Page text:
By the time, the movie was made, there was a complete emotional and intellectual identification between actor and role: Chisum is described as being “fat, wealthy, tough, trusting, stubborn, generous, and sentimental.”
Indeed, the film’s popular title song (music by Dominic Frontiere) states autobiographically and rhetorically, “Chisum, Chisum, can you still keep going on” Which prompted the London Observer to note: “Chisum” clearly sets out to demonstrate that he can and will (go on); that he is still the virility symbol in that American dream of open spaces, clenched fists and high corn.”
Many critics regard the film as a more general political allegory. Though set in 1878, the movie expressed Wayne’s contemporary values. The attitude toward Indians, for example, was in tune with the zeitgeist of the 1970s, depicting them as decent human beings.
In one scene, Wayne threatens to kill an army sergeant if he continues to mistreat Chief White Buffalo, who is held captive. This and other contemporary issues prompted one critic to observe: “Could it be that the voice of the Old West has become the Voice of Middle America,” and that “It’s all a bit like white suburbia with cattle, instead of Cadillacs.”
Narrative Structure: Detailed Plot
John Wayne plays the titular land baron, who clashes with greedy Lawrence Murphy, aiming to get control of the trade and the law in Lincoln County, New Mexico Territory.
The two men could not have been more different. Chisum is an aging rancher with an eventful past and a paternalistic nature towards his companions and community. Murphy, a malevolent land developer, plans to take control of the county for his own personal gain.
When Murphy’s men tip off Mexican rustlers who plan to steal Chisum’s horses, Chisum and sidekick James Pepper stop the bandits with help from newcomer William H. Bonney, also known as “Billy the Kid.” Billy, who’s been given a chance to reform by Chisum’s philanthropic British neighbor, rancher Henry Tunstall. falls for Chisum’s newly arrived niece, Sallie.
Buying up the stores in town, Murphy not only abusess his monopoly to push up the prices, he also appoints his own county sheriff and deputies. He brings in lawyer Alexander McSween, whose principles eventually motivate him to seek work with Chisum and Tunstall. The ranchers set up their own bank and general store in town under McSween’s control.
Murphy’s men attempt to steal Chisum’s cattle before he can sell them to the U.S. Army, and Chisum’s ranch hands are warned by Pat Garrett. Buffalo hunter Garrett agrees to help Chisum and befriends Bonney. Together they foil an attack by Murphy’s men.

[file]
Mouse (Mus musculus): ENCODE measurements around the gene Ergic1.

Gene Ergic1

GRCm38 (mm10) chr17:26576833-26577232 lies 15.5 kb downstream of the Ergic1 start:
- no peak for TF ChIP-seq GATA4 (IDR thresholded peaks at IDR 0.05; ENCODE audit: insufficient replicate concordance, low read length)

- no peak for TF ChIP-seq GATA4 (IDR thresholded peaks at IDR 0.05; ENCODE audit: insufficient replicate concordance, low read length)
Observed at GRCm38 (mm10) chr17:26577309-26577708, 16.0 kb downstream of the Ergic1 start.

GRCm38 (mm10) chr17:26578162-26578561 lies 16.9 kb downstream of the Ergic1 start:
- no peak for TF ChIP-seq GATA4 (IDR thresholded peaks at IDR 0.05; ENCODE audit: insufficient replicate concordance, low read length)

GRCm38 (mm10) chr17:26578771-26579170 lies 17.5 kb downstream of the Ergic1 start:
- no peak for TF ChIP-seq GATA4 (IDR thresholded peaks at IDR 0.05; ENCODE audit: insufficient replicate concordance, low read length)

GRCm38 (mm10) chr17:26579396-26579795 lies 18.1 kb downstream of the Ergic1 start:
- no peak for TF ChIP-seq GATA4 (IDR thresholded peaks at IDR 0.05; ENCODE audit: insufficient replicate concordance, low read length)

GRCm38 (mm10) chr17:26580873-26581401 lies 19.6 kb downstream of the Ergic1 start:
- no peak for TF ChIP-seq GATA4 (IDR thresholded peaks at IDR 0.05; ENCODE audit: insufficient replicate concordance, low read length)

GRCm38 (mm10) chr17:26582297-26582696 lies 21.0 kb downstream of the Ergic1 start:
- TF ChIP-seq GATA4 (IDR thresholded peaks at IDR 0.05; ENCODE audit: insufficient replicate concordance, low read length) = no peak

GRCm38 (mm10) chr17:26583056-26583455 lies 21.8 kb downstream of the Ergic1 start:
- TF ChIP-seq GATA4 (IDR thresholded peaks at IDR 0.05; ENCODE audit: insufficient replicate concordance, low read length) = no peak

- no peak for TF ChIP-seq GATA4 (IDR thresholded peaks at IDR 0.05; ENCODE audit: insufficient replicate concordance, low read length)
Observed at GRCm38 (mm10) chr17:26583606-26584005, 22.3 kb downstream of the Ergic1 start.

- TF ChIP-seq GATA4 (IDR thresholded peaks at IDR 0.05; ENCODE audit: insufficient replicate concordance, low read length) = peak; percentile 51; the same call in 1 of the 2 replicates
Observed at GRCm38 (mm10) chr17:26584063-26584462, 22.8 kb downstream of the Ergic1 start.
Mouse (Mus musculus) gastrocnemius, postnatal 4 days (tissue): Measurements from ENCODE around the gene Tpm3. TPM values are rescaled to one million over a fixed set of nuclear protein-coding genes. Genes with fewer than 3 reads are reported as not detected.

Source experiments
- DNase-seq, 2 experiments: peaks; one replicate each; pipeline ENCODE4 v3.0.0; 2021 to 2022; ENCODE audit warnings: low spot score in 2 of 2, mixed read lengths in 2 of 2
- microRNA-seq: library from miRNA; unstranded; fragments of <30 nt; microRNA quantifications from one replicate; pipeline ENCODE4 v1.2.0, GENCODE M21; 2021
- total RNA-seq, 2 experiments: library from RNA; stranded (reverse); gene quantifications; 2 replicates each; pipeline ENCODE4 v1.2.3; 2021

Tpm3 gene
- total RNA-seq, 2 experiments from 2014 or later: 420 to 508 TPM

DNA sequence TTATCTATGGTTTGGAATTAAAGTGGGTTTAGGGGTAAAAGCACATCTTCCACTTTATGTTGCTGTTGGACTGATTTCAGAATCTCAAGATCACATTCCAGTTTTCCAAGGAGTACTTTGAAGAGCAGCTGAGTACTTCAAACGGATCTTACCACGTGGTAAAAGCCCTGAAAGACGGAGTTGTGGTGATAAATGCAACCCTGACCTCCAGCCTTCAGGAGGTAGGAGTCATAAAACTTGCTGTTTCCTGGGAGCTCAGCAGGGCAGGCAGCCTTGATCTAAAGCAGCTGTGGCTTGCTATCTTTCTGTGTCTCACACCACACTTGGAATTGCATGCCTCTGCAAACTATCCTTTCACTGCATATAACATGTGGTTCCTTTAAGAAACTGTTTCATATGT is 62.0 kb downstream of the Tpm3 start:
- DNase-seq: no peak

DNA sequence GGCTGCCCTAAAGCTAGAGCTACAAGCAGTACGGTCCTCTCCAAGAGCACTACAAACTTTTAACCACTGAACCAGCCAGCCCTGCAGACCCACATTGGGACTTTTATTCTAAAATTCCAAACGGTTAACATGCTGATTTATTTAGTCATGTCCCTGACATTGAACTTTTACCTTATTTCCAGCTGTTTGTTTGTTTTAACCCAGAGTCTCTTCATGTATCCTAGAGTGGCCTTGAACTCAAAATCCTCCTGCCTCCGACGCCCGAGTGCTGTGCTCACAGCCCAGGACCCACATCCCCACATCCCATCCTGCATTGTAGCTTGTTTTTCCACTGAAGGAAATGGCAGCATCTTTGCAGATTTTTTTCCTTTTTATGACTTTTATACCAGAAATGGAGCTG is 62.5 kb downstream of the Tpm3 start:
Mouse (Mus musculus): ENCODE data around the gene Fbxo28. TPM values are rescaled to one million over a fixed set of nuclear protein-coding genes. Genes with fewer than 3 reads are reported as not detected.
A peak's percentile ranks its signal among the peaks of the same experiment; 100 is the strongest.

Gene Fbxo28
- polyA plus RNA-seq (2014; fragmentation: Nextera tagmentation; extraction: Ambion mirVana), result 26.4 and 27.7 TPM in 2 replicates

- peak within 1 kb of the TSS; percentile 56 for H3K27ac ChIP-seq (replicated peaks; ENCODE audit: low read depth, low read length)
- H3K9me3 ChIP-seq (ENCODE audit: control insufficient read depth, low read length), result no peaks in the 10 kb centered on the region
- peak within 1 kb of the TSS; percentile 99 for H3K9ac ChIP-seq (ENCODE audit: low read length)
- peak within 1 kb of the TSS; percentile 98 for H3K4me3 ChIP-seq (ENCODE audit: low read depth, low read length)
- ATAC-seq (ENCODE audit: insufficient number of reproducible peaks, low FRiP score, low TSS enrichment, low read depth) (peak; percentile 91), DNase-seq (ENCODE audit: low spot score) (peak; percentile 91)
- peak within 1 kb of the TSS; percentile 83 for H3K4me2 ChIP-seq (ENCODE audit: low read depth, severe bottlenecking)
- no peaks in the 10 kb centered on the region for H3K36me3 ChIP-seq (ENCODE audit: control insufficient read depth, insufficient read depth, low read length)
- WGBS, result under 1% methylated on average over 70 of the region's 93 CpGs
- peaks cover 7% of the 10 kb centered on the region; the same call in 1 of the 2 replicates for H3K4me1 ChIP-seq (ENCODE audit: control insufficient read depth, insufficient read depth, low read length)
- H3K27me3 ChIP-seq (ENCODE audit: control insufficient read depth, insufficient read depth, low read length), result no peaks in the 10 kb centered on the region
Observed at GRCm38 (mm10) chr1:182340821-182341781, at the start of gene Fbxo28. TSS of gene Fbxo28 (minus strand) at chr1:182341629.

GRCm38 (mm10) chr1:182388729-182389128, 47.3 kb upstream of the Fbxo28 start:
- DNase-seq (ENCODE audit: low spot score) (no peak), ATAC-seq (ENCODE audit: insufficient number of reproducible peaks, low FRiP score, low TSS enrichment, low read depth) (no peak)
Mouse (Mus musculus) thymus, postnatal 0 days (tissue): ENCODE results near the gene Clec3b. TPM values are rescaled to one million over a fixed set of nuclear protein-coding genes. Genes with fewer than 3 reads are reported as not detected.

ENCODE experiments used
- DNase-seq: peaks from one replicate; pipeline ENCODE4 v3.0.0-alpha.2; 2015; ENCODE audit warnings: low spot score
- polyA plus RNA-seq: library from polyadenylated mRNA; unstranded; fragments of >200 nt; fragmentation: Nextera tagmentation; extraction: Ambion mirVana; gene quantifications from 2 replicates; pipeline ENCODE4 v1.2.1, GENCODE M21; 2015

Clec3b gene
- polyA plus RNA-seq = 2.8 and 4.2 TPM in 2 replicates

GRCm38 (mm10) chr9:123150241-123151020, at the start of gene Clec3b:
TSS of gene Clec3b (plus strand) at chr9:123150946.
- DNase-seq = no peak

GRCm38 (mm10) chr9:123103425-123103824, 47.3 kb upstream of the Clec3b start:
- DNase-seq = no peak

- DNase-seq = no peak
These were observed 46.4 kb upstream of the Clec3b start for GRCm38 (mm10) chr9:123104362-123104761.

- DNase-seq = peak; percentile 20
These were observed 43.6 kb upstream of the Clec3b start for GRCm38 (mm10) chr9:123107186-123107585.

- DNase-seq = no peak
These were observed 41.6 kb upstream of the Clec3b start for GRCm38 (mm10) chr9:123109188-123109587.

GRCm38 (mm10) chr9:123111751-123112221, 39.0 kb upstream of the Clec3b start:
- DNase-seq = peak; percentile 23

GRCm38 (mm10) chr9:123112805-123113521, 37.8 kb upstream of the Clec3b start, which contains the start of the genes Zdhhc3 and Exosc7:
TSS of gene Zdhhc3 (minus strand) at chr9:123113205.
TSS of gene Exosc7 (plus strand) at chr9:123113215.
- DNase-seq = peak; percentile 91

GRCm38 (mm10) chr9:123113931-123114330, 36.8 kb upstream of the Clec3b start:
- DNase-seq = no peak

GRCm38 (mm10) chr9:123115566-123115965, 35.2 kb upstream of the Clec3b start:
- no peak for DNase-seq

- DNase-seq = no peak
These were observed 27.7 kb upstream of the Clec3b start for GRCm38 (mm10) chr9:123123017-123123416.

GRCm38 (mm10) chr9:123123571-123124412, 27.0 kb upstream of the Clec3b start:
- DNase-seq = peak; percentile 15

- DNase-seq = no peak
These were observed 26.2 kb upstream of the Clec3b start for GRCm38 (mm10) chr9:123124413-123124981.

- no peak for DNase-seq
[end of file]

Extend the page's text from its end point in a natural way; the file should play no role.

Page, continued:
Fed up with Murphy’s activities, rancher Henry Tunstall seeks the intervention of Governor Sam Axtell. On the way, he is intercepted by Murphy’s deputies, who falsely accuse him of rustling and kill him. Chisum and Garrett hunt down the deputies and bring them back to town for trial. Bonney, seeking revenge for the murder of his mentor, overpowers Garrett by surprise and shoots dead both deputies.
Murphy appoints bounty hunter Dan Nodeen as the new sheriff, giving him orders to hunt down Bonney. Nodeen has a score to settle, as a previous encounter with Bonney has left him with a permanent limp.
Billy breaks into McSween’s store looking for dynamite to rob Murphy’s bank. He is spotted by Nodeen, who surrounds the store with Murphys’s men. McSween’s wife is allowed to leave. McSween later comes out unarmed but Nodeen shoots him in cold blood.
Alerted by McSween’s wife Sue, Chisum rides into town with his ranch hands, and stampedes his cattle through the barricades. He tracks down Murphy and takes him on in a fist fight, and Murphy gets impaled on steer horns. With his paymaster dead, Nodeen flees.
The tale ends with Garrett taking over as sheriff. U.S. Army General Lew Wallace becomes governor of the territory, and with law and order restored, benevolent patriarch Chisum resumes vigil over the Pecos valley.
Chisum, like most Wayne’s vehicles after 1960, is self-conscious and in awe of Wayne, the legendary star, especially in the opening and closing scenes, which were similar, showing Wayne to be sitting heroically astride a horse on a hill.
It looked as if Wayne were “preparing himself for the immortality of something like, say, a commemorative postage stamp.” One critic compared Wayne to “a stone face on Mount Rushmore.